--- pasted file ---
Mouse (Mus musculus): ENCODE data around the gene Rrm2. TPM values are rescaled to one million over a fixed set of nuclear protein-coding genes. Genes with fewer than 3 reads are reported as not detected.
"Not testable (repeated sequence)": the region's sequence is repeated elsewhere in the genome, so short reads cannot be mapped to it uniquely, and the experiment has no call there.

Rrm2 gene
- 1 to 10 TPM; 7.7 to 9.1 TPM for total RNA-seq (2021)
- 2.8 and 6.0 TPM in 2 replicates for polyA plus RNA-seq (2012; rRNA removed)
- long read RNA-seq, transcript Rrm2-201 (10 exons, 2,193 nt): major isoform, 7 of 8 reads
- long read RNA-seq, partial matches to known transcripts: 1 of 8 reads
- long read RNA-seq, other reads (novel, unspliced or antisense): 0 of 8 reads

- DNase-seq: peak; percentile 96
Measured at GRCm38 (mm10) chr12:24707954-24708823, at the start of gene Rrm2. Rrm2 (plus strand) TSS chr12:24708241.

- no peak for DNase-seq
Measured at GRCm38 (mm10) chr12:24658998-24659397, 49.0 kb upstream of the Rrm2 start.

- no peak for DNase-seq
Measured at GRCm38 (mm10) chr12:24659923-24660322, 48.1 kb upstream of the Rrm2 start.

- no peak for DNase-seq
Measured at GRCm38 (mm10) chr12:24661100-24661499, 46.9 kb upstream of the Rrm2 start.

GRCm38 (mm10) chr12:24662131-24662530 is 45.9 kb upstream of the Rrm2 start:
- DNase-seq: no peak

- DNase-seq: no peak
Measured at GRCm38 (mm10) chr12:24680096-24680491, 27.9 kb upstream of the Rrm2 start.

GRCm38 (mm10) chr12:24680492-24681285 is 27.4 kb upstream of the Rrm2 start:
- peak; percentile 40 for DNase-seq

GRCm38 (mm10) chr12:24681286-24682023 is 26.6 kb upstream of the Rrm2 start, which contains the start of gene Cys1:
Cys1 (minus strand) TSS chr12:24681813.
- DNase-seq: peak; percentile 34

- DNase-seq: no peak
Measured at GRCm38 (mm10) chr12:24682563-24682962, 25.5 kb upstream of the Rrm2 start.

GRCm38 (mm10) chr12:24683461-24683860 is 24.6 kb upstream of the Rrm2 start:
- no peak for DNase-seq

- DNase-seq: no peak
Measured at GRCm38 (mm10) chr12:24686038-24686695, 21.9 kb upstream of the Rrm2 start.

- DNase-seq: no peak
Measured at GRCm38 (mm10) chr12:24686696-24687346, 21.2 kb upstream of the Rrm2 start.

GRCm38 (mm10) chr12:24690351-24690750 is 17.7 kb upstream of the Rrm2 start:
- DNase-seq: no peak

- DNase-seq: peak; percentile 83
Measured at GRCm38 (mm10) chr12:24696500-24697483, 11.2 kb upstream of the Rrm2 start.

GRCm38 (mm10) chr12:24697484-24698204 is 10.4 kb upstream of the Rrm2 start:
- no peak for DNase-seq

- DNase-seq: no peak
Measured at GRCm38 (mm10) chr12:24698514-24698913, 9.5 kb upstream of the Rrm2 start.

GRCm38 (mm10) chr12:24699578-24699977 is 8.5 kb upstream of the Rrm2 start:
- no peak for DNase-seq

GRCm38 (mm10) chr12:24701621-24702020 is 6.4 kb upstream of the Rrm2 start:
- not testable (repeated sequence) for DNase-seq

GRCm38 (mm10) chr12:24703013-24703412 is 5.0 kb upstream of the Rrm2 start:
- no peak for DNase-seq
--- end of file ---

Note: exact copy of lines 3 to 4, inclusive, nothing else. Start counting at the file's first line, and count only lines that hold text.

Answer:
Rrm2 gene
- 1 to 10 TPM; 7.7 to 9.1 TPM for total RNA-seq (2021)